This story was originally published on this site back in April 2014, heralding the arrival of HDK’s new album Serenades Of The Netherworld. Or rather, the first taste of the record in the form of two singles to get people talking, which they did. Here’s the updated version of the story to coincide with the full album’s September 1st release.
By Carl Begai
It’s been five years since former After Forever guitarist Sander Gommans broke his self-imposed hiatus from the music business with HDK, a slavering beast of a project that flew in the face of his former band’s symphonic goth metal sound. The debut album, System Overload, was a full-on metal assault that presented both Gommans and vocalist/co-conspirator Amanda Somerville (Trillium, Avantasia) entering unexplored territory, showing off a very different and altogether volatile side of their musical personalities. A second HDK album was always in the cards; it was just a question of when the pair would get around to writing and recording it in amongst other projects that were on the go, which included the launch of Gommans’ studio/music school The Rock Station, working on albums from Trillium and Kiske / Somerville, and tours with Trillium, Avantasia and Rock Meets Classic. Serenades Of The Netherworld has finally surfaced – creeping into the light slowly but surely – as a bigger and more melodic take on System Overload. It’s certainly more dynamic and less bent on bludgeoning the listener into submission, but not at the expense of healthy sonic violence.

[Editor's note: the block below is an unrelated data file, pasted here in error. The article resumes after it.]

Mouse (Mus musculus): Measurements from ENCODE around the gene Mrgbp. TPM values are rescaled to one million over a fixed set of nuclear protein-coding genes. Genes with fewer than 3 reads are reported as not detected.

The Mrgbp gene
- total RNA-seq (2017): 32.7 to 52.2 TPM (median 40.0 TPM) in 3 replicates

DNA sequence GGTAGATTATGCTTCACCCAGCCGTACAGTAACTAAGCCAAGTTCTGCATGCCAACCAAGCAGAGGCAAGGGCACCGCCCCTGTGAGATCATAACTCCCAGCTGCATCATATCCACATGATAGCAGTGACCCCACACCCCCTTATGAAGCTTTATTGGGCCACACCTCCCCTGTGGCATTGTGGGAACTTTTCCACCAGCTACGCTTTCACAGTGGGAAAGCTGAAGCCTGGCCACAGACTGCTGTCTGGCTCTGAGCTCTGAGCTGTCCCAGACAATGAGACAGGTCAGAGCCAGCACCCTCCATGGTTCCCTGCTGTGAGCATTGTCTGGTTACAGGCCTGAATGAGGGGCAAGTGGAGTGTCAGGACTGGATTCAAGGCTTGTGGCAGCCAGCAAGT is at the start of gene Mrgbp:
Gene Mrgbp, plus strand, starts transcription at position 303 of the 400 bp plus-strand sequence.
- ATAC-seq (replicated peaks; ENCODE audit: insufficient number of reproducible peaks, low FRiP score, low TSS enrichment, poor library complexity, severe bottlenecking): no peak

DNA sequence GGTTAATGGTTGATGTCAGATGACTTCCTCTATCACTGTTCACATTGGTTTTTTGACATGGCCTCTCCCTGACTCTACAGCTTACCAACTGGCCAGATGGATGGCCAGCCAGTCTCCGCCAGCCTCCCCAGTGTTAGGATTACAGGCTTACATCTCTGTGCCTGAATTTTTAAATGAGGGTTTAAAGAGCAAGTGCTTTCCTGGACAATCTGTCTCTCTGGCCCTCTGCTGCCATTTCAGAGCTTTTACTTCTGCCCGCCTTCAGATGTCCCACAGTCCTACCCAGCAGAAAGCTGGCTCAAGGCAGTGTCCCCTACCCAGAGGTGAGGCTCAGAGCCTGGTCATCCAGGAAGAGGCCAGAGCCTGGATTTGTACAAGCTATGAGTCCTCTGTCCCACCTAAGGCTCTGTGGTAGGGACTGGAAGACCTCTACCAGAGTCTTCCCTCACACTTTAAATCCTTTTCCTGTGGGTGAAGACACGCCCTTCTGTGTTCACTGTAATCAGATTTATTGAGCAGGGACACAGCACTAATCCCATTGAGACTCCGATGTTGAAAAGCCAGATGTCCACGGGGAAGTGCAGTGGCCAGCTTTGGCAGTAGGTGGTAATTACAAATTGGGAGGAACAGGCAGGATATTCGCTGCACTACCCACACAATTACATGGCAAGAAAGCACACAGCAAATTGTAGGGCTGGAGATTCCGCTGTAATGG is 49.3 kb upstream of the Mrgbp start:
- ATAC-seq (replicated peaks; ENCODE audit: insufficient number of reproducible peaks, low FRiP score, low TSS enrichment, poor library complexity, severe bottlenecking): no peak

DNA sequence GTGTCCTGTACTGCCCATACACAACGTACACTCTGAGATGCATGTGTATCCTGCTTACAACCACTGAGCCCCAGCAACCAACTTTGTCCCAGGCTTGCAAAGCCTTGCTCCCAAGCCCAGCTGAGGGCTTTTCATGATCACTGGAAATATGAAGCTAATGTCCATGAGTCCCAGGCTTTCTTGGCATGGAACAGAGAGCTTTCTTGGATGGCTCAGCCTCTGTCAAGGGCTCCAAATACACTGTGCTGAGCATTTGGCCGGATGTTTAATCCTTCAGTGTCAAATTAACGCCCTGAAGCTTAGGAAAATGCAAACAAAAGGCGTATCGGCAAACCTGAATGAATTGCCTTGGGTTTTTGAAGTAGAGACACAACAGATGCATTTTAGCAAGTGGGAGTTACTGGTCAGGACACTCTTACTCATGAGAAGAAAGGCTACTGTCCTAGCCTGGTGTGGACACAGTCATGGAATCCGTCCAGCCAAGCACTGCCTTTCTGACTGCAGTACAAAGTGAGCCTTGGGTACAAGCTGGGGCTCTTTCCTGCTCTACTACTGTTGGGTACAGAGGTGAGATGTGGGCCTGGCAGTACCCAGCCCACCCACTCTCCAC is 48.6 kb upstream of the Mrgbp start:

Amanda: “That wasn’t because of me. That was definitely Sander’s fault (laughs).”
Sander: “The thing is, with the first album I wanted to do something really different from After Forever. I’d wanted to do it for years and years, and that’s what came out. Since then I’ve had time to work with other artists and re-think some stuff. I wanted to write a new HDK album that was similar to the previous one but it came out much more symphonic and way more melodic. I didn’t have to distance myself from After Forever anymore, and I was ready to write stuff that was more melodic anyway like I did for Trillium and Kiske / Somerville. And I worked with keyboard players this time, so that gave the music a different feel as well. The new HDK is still heavy but it’s different from the first album..”